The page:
Major New Resources for Craft3 to Benefit Rural Community Facilities and Tribal Communities Across Northwest
Source: Press Release
USDA Rural Development loan capital to be paired with grant from Northwest Area Foundation
ILWACO, WASHINGTON – Regional nonprofit lender Craft3 has received access to $22 million in new resources to support the development of community facilities in rural and tribal communities across the Northwest. The award will build capacity for small, rural towns and Native organizations and make community-centered investments that help reduce persistent poverty.
“Lack of capital in tribal communities means a lack of opportunity – and that lack of opportunity has helped create generational, persistent poverty.” said Adam Zimmerman, President & CEO of Craft3. “We’re proud to be partnering with USDA Rural Development and the Northwest Area Foundation on Uplift America to make critical investments that improve quality of life, reduce poverty, improve access to capital, and create jobs.”
The new resources come in the form of access to a $20 million low-interest Community Facilities loan from USDA Rural Development, and a $2 million grant from Northwest Area Foundation.
“Northwest Area Foundation is pleased to provide a $2 million companion grant to Craft3 through our partnership with the Uplift America Fund to support the delivery of USDA Community Facilities Loans to underserved rural communities across Oregon and Washington, particularly in Northwest Indian Country. Craft3 has shown an unwavering commitment to rural places and has a strong track record of financing community facilities that support essential human services which strengthen the resilience of Pacific Northwest communities,” said Karla Miller, Program Director at Northwest Area Foundation.
Craft3 has a long history of financing community facilities in rural areas, including:
- Shoalwater Bay Tribe Wellness Center in Tokeland, Washington;
- Oregon Coast Community Action’s Child and Family Resource Center in Coos Bay, Oregon;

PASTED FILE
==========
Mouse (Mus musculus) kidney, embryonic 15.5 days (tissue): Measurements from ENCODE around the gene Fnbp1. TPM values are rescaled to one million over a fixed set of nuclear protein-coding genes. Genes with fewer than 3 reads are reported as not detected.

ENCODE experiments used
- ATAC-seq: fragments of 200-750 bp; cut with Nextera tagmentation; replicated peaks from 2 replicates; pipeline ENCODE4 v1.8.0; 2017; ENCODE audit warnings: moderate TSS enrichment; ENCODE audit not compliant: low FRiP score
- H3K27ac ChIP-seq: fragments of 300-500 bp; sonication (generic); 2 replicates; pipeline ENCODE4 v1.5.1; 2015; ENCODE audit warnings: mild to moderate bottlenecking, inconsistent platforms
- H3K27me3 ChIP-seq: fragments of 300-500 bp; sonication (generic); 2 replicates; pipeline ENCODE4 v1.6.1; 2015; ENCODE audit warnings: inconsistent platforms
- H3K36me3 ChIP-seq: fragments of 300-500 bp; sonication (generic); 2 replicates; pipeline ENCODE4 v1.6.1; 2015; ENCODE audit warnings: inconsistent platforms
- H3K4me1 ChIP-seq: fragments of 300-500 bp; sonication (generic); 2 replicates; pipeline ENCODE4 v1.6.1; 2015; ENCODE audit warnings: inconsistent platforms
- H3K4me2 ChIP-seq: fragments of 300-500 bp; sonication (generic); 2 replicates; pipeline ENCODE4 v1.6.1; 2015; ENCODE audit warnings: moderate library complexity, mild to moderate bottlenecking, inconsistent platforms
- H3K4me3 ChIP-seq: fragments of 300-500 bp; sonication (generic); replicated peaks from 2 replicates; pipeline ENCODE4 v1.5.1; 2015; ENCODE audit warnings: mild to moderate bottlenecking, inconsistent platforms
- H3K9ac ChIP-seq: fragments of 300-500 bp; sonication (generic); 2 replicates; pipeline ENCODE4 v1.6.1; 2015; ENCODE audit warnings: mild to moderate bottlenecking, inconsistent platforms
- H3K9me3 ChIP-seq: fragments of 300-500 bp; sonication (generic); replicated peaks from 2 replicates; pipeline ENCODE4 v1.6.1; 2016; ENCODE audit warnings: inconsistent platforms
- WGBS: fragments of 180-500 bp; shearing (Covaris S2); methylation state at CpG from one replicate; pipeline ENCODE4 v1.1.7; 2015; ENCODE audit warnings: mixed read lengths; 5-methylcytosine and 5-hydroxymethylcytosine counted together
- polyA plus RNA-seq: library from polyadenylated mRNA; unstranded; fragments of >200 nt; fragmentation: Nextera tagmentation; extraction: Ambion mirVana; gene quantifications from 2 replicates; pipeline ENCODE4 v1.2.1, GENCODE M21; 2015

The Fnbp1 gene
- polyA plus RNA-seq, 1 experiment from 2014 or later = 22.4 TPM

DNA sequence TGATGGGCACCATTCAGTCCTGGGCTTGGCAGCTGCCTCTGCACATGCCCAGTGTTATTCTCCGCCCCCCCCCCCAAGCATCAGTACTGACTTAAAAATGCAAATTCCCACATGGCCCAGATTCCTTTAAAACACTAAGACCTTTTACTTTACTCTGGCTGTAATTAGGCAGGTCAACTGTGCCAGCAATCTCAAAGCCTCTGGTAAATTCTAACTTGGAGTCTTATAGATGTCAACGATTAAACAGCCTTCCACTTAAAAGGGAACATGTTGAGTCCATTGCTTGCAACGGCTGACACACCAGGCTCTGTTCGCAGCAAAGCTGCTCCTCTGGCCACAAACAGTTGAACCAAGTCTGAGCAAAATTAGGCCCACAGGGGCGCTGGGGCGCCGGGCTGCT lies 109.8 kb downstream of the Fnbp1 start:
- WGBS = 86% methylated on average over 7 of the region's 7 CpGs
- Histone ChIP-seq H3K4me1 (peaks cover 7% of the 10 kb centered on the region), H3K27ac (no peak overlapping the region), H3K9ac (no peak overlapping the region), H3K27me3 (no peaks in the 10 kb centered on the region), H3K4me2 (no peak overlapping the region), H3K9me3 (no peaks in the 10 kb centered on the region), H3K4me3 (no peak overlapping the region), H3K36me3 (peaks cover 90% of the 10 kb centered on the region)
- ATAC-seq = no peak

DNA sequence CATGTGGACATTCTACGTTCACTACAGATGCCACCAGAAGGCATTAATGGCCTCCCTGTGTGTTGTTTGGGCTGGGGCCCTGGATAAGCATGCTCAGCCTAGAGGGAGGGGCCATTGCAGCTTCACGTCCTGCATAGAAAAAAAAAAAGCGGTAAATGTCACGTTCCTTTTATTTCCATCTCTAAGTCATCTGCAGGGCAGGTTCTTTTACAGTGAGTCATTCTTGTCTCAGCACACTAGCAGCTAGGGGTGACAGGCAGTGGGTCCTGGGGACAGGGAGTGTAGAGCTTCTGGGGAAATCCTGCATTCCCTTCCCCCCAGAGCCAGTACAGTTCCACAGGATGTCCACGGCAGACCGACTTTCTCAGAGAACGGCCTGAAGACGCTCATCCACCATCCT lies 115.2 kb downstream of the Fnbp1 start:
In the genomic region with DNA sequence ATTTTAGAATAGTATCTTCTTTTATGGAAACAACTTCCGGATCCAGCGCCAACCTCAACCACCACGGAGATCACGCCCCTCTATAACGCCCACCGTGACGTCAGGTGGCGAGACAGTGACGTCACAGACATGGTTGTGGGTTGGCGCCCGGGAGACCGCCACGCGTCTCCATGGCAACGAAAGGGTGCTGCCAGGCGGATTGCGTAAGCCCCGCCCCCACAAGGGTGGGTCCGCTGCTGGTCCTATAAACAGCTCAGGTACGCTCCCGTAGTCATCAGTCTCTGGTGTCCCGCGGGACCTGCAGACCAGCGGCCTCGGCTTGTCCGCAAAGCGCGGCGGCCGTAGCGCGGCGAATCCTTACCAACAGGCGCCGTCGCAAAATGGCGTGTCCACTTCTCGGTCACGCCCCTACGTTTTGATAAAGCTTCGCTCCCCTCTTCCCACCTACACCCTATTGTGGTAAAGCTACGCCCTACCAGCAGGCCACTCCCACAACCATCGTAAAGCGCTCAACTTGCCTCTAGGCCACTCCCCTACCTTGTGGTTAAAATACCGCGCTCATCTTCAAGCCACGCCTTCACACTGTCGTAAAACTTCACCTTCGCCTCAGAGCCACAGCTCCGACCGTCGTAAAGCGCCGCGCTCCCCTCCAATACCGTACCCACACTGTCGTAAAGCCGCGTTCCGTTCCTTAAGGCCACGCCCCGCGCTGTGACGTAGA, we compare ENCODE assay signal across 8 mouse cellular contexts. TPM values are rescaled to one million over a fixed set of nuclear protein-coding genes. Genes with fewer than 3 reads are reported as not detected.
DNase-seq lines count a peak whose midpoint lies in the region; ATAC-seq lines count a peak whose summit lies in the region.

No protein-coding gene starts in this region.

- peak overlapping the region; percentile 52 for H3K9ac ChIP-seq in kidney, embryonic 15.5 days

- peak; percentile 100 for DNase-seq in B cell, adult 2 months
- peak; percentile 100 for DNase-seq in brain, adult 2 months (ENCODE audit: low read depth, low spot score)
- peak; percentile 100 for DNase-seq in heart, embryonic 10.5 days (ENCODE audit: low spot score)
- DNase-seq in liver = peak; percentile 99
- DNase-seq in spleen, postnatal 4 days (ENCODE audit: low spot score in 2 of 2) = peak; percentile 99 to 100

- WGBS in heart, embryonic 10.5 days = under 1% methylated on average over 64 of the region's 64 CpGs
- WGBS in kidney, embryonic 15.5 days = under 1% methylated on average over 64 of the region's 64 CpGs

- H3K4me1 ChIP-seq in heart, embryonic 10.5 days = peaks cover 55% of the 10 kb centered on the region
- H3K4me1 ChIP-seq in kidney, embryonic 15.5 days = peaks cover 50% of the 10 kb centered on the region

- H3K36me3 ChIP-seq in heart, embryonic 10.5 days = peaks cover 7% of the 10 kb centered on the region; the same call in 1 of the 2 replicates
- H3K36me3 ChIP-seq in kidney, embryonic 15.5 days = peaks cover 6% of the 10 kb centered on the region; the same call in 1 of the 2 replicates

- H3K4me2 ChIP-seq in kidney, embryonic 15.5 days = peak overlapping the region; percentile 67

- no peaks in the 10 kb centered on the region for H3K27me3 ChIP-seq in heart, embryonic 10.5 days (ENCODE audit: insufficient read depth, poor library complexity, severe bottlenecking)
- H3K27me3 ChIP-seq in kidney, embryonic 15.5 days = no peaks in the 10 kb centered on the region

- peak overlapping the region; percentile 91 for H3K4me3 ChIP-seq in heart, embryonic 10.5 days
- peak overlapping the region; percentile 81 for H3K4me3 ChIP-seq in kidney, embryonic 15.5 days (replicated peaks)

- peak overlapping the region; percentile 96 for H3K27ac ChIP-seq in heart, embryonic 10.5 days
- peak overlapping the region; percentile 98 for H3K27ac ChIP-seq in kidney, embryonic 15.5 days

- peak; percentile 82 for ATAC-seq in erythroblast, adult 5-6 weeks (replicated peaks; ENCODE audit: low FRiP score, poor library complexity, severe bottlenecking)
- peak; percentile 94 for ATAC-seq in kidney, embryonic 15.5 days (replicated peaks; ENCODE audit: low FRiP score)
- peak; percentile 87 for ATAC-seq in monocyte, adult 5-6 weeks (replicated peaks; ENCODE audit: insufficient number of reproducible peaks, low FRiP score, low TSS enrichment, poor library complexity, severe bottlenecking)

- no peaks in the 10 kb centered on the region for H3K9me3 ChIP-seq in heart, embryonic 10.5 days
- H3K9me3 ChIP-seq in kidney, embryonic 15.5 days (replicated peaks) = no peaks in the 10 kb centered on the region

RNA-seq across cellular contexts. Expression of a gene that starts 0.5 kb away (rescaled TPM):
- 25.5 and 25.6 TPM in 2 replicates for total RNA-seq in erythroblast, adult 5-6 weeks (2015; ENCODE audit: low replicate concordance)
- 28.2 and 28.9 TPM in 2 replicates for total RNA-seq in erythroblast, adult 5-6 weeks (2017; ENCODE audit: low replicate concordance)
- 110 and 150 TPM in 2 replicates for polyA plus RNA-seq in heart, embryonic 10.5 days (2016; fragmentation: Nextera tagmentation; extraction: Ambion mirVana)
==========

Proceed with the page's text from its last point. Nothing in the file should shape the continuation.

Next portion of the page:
- Clatsop Community College in Astoria, Oregon; and
- Downtown Ambulatory Health Center in Port Angeles, Washington.
“Today’s award will support targeted, place-based investments in isolated rural communities,” said Vicki Walker, Oregon State Director for USDA Rural Development. “These low-interest loans can have a real impact on reducing poverty and foster greater leveraging of private and philanthropic investments in remote areas. By providing this game-changing level of investment capital, USDA and our partners are taking a considerable step to improve the quality of life in rural Oregon and Washington.”
"These investments will lift the economic prospects of our communities and create jobs, especially in those areas that have not yet realized their potential for growth,” said Mario Villanueva, Washington State Director for USDA Rural Development. “Thanks to this financing, USDA Rural Development's local partners will have the resources to build, create and invest in the essential community facilities and services, like public safety, health care and education.”
Since Craft3 was founded in 1994, it has invested:
- over $17 million in Indian Country, including in Tribal governments, Tribal corporations, Native Community Development Financial Institutions (CDFIs), and Native entrepreneurs. Examples of Craft3-funded projects are medical and dental facilities, other essential services, land acquisition, Tribal enterprises, fishing loans, small business loans, and capital investments in Native CDFIs.
- over $32 million in local government, education and nonprofit projects. Examples include community facilities, health care, schools, child care, playgrounds, domestic violence shelters, food banks, downtown renewal projects, and conservation projects.
The USDA recently announced updates to its Community Facilities Loan Program “that allow the Agency to make direct loans to eligible lending institutions (referred to as ‘re-lenders’) who then will re-loan the funds to eligible applicants for eligible community facility projects.” Through the Community Facilities Relending Program, USDA can provide up to $500 million in long-term, very low-cost financing for CDFIs to facilitate much-needed infrastructure projects in communities that have suffered for decades from persistent poverty and underinvestment.
Uplift provides additional financial ingredients that allow community lenders to access these funds and increase the chance they will make a difference. Private grants offer critical capacity building support like staffing, technical assistance or community planning, and net-asset assistance to strengthen balance sheets and allow borrowing of these resources. Financial guarantees from banks make community lenders more attractive to USDA.
Click here to learn more about investment opportunities.
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